Lake Superior water level remains below normal

As annual spring increase approaches, Lake Superior expected to stay below long-term average level.

People watching Coast Guard tugboat travel through ice
The U.S. Coast Guard’s Neah Bay travels through a little ice on Lake Superior toward the Aerial Lift Bridge on March 23. The level of Lake Superior dropped by its usual amount in March and the big lake is expected to stay slightly below normal water levels this summer.
Dan Williamson / 2022 file / Duluth News Tribune
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DULUTH — The level of Lake Superior dropped as it usually does in March, and has reached its likely low point for the year, but it will start its seasonal increase in April as rivers lose their ice, snow melts and spring rains arrive.

That’s the report from the International Lake Superior Board of Control which notes the big lake’s water level dropped about a half-inch in March.

As of April 1, the level of Lake Superior was 3.5 inches below the long-term average and is 11.4 inches below the level of April 1, 2021.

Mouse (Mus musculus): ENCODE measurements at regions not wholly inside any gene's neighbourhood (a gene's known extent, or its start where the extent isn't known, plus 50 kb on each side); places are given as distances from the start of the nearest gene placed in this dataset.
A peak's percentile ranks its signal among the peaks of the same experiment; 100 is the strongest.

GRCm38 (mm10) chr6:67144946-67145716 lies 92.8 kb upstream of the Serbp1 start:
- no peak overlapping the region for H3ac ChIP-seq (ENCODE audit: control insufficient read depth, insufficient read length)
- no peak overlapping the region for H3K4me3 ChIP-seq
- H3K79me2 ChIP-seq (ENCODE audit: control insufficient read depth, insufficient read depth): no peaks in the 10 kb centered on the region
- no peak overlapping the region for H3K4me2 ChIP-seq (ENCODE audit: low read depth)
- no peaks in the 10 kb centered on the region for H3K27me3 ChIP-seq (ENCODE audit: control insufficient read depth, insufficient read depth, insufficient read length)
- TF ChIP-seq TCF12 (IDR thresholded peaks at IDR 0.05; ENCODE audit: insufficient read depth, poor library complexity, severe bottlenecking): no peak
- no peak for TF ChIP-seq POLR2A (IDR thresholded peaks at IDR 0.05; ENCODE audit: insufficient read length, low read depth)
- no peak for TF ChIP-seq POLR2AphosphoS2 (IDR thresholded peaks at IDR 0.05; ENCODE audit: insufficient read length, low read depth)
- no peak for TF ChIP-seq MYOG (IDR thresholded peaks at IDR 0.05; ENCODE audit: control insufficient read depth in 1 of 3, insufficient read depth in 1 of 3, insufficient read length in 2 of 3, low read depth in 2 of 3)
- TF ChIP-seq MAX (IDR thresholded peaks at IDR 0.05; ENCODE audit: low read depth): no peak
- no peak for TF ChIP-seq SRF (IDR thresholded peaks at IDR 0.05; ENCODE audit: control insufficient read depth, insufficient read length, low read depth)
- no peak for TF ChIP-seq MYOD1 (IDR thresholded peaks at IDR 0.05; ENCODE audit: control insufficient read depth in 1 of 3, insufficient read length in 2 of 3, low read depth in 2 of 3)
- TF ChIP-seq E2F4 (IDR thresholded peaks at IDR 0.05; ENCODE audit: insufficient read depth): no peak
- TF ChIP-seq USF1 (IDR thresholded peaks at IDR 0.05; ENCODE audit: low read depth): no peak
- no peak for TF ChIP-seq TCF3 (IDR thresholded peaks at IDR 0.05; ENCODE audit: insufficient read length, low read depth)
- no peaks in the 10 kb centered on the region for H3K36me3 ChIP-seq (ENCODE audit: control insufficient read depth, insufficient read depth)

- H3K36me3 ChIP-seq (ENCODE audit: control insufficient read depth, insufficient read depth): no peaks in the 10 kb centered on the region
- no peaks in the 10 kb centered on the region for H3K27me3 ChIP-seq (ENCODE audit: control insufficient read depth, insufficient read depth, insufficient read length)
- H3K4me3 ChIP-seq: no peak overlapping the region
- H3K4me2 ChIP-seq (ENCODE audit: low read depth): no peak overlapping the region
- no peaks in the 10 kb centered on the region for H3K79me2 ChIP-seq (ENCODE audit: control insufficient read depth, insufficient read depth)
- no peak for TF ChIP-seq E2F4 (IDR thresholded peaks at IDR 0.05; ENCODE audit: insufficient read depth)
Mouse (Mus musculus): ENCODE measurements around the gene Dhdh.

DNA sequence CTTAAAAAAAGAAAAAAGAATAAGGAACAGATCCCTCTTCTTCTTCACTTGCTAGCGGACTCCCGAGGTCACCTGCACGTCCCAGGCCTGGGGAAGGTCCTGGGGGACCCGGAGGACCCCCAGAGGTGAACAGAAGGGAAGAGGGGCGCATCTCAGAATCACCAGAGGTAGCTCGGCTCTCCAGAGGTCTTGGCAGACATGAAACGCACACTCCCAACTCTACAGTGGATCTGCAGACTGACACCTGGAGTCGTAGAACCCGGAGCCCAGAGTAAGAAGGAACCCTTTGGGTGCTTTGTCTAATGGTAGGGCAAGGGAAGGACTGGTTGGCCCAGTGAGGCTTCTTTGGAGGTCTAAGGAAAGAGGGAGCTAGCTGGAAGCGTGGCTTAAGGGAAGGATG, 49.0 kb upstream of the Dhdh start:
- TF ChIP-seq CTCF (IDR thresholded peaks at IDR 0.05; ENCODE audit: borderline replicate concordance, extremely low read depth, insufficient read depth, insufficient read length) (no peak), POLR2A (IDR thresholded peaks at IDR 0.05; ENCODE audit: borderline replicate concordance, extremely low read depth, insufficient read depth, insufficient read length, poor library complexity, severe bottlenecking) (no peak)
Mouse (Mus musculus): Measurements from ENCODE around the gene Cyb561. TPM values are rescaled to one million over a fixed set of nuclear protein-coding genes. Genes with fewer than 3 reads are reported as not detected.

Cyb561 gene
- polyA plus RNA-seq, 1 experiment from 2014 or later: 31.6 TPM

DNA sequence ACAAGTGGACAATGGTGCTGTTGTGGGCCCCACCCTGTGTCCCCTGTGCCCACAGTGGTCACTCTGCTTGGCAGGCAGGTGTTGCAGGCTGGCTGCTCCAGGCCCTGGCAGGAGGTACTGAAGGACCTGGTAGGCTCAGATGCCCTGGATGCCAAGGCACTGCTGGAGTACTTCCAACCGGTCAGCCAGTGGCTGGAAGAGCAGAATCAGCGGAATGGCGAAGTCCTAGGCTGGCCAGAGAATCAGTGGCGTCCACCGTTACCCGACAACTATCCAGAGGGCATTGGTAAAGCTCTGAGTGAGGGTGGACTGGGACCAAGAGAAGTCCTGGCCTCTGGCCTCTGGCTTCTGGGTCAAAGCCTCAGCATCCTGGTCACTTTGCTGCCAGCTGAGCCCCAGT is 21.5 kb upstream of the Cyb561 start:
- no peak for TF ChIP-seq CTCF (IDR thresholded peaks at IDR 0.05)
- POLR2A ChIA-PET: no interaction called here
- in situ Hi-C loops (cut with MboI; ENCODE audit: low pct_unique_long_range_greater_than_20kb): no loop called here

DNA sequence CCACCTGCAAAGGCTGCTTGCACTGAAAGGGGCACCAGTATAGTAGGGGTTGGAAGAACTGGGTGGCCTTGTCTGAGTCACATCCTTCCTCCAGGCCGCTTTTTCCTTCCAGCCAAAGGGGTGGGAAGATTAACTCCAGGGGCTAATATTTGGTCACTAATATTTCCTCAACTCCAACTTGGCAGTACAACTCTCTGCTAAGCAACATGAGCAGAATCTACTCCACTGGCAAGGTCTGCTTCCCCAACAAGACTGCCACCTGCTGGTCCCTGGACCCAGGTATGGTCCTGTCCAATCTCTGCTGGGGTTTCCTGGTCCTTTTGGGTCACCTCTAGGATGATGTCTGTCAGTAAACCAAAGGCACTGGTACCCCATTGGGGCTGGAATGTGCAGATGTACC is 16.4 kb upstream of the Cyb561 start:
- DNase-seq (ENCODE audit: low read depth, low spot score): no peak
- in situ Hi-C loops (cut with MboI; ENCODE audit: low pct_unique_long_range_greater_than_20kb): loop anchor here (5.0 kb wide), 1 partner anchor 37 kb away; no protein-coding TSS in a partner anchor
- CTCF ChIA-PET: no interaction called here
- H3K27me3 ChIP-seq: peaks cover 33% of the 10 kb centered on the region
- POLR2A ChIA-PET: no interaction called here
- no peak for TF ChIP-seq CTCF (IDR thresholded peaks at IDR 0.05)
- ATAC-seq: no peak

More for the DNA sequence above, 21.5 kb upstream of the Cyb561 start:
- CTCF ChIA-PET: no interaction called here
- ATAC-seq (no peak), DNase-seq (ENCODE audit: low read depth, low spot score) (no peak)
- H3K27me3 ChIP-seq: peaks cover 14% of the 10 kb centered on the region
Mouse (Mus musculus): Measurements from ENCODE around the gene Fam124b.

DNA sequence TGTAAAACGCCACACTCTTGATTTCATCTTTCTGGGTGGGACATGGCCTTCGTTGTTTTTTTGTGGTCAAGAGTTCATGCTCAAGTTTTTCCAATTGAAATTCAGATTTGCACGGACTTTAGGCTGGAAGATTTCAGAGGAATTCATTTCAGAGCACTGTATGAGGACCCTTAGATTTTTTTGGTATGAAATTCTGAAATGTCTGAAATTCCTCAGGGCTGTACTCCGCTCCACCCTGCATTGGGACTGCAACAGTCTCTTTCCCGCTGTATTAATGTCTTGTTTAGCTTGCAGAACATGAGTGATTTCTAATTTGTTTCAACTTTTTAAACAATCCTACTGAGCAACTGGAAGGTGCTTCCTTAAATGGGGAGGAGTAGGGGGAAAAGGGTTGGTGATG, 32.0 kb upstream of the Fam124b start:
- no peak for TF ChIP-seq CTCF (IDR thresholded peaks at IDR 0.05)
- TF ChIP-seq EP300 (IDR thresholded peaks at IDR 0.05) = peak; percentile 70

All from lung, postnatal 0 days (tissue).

Lake Superior usually rises from April through September and then drops in fall and winter. The lake could increase as much as 6 inches in April as more water flows in, the board noted in its monthly report.

While it can vary greatly depending on rainfall, Lake Superior’s water level is expected to remain slightly below normal through August, hydrologists note. That’s good news for waterfront property owners as it should lessen wind and wave damage compared to high-water years.


Lakes Huron and Michigan rose nearly 2 inches in March, slightly more than average, and now sit 9.4 inches above average for April 1 but are 14 inches below this time last year and 28 inches below the record level for this time set in 2020.

John Myers reports on the outdoors, natural resources and the environment for the Duluth News Tribune. You can reach him at
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